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The Supreme Court recently issued a decision in Kingdomware Technologies, Inc. v. United States which will have the result of increasing the number of opportunities Veteran Owned Small Businesses (VOSBs) and Service Disabled Veteran Owned Small Businesses (SDVOSBs) will have at the U.S. Department of Veterans Affairs (VA).

The Veterans Benefits, Health Care and Information Technology Act of 2006 requires the Secretary of Veterans Affairs to set annual goals for contracting with service-disabled and other veteran-owned small businesses.  In an effort to achieve these goals, the Act contains a separate provision which requires the VA to award contracts to VOSBs/SDVOSBs when there is a reasonable expectation that two or more such businesses will bid for the contract at a “fair and reasonable price that offers best value to the United States.”  This provision is known as the Rule of Two.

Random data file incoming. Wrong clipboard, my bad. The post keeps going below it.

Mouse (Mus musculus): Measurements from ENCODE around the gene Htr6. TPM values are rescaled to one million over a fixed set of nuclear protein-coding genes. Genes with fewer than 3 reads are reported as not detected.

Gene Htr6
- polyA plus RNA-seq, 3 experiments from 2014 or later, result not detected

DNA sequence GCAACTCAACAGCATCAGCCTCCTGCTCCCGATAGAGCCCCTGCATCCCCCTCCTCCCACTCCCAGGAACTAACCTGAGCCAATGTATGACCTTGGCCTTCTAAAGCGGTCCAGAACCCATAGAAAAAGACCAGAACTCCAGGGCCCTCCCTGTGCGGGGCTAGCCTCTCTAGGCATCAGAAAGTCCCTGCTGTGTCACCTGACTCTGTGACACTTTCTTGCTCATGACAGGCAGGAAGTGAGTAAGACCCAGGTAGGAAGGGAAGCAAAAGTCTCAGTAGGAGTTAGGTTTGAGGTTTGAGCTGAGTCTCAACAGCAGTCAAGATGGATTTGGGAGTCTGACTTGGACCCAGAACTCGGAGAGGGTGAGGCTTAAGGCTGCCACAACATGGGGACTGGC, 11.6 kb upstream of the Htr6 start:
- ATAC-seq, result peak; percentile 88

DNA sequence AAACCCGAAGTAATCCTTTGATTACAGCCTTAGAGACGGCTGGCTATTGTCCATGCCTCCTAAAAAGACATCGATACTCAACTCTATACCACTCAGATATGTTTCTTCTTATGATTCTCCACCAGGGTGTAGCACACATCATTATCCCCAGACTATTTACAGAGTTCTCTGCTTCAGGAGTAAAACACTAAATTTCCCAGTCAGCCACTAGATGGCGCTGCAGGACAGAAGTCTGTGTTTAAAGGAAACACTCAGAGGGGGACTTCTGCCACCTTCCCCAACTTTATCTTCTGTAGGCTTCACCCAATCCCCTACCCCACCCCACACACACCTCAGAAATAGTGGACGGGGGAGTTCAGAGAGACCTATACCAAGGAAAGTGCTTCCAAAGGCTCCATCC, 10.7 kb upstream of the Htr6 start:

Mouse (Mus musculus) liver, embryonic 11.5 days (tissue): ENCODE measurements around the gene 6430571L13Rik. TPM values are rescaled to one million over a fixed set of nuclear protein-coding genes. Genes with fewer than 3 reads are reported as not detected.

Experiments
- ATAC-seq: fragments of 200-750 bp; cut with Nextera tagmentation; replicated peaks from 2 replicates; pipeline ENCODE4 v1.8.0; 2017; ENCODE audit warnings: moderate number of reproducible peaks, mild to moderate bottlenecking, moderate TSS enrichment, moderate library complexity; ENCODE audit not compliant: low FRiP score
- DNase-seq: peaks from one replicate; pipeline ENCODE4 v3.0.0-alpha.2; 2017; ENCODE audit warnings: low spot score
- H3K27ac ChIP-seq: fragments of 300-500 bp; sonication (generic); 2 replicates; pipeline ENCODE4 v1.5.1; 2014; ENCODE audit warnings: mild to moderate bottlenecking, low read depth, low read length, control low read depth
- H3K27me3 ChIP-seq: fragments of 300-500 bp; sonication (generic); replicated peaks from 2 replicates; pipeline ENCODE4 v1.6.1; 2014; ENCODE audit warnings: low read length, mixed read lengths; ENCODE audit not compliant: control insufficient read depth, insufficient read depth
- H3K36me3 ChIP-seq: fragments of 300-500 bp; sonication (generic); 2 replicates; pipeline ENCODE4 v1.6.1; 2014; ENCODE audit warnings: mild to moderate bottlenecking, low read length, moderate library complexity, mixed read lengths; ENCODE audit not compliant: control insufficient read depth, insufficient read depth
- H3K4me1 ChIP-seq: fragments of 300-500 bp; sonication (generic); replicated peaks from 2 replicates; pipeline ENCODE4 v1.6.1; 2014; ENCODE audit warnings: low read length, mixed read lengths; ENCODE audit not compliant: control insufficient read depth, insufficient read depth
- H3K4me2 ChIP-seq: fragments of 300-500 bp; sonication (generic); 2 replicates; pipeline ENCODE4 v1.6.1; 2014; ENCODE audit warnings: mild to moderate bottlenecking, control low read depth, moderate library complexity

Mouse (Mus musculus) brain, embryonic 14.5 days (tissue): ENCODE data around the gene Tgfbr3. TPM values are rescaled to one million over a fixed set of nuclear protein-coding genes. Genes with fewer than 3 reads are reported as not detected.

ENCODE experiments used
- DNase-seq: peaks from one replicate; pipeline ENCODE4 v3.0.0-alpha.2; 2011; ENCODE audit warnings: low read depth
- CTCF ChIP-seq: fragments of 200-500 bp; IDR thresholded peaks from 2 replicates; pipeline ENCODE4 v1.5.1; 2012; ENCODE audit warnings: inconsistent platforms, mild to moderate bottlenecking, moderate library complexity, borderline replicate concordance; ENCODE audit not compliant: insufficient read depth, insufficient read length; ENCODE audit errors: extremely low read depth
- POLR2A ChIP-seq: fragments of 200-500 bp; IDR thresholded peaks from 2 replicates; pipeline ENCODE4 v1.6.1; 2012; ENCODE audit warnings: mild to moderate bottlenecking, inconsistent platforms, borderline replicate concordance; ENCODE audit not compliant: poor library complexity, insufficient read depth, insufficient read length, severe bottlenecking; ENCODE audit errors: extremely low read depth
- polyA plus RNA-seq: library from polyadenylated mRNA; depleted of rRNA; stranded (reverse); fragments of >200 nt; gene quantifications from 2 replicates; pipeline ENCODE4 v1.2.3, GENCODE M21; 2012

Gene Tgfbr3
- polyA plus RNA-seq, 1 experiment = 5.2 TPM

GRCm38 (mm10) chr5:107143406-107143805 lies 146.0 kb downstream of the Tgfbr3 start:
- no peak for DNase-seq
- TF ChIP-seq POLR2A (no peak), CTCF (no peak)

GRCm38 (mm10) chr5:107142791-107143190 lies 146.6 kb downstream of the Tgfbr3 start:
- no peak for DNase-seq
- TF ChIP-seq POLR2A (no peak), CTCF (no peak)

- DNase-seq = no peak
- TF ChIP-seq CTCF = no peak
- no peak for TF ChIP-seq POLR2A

Historically, the VA has taken the position that the Rule of Two only applied where necessary for the agency to meet its annual small business contracting goals.  If the agency had met its goals, the VA believed it was not required to follow the Rule of Two.  Most importantly, the VA took the position that it was not required to apply the Rule of Two to acquisitions made under Federal Supply Schedule contracts.  Kingdomware challenged this position at the Government Accountability Office (GOA) and won.  The VA, however, refused to follow GAO’s recommendation in the case.  Kingdomware then sued the VA in federal court.

On appeal, the Supreme Court disagreed with VA and rejected the VA’s arguments.  The Supreme Court held that the Rule of Two is mandatory and should apply to all of the agency’s acquisitions using competitive procedures.  As a result of this decision, VA will now have to use the Rule of Two for those acquisitions it otherwise would have procured under a FSS contract.